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Delta misses earnings as flight cancelation exacerbates airliners issues; What’s next for DAL?

Delta misses earnings as flight cancelation exacerbates airliners issues; What's next for DAL
Dino Kurbegovic

Travelers are moving ahead with their summer travel plans, though most of the accommodations have hiked up their prices. Average hotel daily rates jumped 17% in June compared to the same period in 2019; yet, travelers don’t seem to be deterred.

Meanwhile, amid jittery markets Delta Airlines (NYSE: DAL) released its earnings results, kicking off the earnings season for the sector. DAL missed the earnings consensus on earnings per share (EPS) by $0.28 as the shares fell 2.99% in pre-market trading. 

Similarly, this release by Delta seems to be prompting some selling in the sector as United Airlines (NYSE: UAL), which dropped by 1.52% along with American Airlines Group (NYSE: AAL) by 1.08% in pre-market trading.   

Besides DAL missing the earnings consensus, the rise in flight cancelations is causing serious issues for travelers and airliners.  

Weather and staffing issues   

From June 24 to June 30, airlines canceled over 1,100 U.S. flights, and over 12,000 flights were delayed. Unusually stormy weather was the culprit for most of the delays; however, shortages in staff, as airliners still haven’t recovered from the Covid pandemic, are further exacerbating issues.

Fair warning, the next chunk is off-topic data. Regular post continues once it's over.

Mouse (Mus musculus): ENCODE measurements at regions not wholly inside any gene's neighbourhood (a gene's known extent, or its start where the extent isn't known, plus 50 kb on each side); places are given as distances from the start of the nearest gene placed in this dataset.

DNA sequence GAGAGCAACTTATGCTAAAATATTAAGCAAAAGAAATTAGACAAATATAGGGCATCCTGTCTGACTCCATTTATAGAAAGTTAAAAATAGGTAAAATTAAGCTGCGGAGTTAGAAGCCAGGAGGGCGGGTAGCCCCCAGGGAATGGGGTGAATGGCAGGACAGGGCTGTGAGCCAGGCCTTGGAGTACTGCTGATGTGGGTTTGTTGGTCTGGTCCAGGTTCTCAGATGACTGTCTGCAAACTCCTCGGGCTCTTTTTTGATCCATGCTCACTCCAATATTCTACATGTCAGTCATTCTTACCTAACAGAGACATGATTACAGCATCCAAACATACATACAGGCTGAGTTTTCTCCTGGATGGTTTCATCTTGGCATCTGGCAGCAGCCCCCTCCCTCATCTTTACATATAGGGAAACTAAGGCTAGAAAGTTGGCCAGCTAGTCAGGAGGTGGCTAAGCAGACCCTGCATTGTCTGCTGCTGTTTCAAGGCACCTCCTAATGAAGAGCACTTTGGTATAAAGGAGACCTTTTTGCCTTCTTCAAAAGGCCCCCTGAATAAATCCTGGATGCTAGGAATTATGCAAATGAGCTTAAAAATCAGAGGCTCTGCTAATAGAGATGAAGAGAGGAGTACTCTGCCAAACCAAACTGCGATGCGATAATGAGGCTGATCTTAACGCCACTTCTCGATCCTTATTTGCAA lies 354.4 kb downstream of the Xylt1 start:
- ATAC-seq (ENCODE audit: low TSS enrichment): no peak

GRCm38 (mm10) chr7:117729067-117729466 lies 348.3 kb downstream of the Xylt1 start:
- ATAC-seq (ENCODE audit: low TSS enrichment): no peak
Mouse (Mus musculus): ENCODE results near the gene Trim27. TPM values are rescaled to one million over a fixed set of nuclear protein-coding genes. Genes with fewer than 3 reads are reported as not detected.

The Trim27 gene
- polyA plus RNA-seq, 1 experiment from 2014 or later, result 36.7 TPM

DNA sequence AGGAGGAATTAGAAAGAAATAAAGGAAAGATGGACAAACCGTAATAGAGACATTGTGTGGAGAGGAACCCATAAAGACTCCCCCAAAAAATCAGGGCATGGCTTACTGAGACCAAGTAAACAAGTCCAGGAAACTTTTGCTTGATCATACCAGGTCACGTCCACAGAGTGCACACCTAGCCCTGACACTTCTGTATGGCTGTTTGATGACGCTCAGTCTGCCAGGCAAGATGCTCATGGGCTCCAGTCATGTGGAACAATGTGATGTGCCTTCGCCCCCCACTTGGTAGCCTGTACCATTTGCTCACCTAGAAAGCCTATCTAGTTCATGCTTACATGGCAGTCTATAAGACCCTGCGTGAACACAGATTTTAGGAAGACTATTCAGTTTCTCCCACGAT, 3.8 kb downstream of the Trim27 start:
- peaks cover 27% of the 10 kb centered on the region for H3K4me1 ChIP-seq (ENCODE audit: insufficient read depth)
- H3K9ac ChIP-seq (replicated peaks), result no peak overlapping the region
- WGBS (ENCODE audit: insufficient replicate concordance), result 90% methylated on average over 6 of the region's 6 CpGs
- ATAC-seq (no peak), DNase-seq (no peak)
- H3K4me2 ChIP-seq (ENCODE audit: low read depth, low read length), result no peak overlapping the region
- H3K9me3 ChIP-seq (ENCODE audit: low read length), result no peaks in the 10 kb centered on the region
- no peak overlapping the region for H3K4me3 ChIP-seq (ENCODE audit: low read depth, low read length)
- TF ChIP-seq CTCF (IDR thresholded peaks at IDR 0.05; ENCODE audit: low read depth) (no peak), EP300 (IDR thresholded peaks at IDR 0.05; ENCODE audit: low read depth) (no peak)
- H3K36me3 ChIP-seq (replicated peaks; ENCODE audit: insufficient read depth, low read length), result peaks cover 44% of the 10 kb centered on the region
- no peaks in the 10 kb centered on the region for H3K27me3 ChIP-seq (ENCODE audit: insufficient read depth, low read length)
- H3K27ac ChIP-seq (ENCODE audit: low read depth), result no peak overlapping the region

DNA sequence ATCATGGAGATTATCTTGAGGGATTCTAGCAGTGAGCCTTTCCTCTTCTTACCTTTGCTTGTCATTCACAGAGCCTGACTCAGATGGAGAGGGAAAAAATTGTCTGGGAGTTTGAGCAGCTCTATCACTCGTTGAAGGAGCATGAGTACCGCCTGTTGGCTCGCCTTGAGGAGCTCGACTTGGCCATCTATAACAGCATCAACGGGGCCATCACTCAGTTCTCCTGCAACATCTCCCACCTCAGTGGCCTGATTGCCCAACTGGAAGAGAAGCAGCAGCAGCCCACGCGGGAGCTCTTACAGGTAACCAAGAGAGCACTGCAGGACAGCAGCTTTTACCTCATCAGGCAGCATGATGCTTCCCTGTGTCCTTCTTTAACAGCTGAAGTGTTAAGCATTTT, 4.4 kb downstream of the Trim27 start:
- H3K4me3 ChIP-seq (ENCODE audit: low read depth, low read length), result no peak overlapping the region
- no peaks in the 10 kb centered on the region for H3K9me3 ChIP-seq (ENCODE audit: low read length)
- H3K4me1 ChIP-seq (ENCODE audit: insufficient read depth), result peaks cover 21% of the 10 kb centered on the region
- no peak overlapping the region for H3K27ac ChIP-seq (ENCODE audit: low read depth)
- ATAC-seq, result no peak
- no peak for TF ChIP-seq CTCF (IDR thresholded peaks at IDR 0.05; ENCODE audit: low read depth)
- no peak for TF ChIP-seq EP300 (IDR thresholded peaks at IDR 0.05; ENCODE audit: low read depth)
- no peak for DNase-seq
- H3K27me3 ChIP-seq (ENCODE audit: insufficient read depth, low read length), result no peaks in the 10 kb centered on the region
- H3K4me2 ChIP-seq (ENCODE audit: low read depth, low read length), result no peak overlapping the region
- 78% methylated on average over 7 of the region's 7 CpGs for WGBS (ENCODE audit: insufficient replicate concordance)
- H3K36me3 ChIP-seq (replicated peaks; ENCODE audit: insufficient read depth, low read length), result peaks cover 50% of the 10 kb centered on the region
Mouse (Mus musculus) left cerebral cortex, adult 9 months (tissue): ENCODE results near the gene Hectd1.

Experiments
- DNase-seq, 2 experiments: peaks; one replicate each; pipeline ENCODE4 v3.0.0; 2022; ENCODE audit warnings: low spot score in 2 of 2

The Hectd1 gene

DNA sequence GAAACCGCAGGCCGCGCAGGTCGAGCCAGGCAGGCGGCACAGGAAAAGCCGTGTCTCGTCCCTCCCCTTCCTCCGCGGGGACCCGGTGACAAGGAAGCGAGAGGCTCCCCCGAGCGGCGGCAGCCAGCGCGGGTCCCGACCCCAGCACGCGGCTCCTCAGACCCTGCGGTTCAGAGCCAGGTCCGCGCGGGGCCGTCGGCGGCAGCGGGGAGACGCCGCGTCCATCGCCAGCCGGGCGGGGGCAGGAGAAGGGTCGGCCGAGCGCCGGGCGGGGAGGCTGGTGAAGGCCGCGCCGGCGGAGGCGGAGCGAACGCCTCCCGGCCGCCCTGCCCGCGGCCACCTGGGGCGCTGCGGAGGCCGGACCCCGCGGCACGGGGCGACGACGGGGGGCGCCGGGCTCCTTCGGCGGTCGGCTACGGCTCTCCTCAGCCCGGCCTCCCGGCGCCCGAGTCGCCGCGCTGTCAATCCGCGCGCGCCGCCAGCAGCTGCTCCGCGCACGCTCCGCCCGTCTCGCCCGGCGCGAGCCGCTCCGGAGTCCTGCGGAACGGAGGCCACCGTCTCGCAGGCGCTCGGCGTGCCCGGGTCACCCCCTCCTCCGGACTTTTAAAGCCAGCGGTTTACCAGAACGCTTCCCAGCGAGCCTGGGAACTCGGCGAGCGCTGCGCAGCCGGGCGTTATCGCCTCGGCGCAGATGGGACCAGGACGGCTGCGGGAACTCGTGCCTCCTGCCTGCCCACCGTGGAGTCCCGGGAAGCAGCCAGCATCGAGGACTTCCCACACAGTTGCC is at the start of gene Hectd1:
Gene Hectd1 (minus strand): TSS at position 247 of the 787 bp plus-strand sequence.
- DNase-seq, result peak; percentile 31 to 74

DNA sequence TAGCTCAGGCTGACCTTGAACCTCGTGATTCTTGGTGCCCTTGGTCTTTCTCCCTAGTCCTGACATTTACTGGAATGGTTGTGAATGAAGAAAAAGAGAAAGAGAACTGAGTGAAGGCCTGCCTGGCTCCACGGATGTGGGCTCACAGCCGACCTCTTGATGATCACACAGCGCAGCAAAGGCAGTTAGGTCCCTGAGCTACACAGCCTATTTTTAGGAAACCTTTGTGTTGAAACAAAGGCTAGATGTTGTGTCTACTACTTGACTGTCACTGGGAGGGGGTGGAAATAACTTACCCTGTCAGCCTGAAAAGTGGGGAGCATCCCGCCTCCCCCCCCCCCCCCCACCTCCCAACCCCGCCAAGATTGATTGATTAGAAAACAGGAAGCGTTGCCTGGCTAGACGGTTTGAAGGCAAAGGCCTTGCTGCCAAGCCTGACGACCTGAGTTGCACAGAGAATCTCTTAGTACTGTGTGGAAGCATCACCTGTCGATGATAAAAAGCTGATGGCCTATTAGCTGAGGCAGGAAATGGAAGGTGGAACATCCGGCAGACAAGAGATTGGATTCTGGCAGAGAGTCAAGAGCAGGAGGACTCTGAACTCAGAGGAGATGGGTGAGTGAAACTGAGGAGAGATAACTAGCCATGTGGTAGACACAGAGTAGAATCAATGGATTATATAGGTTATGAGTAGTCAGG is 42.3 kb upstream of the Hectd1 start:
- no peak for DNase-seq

Similarly, European airlines and travelers experienced an uptick in flight cancellations during the beginning of the summer season. Hence, flight cancelations in the Netherlands and the UK peaked during the initial days of June. 

Netherlands and UK flight cancelation May-June 2022. Source: OAG

Airlines have been hiring to bring their staff back to the 2019 levels in order to combat delays and cancelations, but there is a real possibility that airlines might fly fewer planes in this quarter than they did in the previous one. 

Some pent-up demand could have helped the airline stocks gain momentum, especially after the first five days of July have seen more than 11 million passengers go through TSA checkpoints as opposed to 9.8 million in 2020. 

However, investors should be wary of reduced air travel as inflation rises and talks of a recession intensify. Perhaps Delta’s earnings are a ‘canary in the coal mine’ signaling more trouble for airliners down the line.

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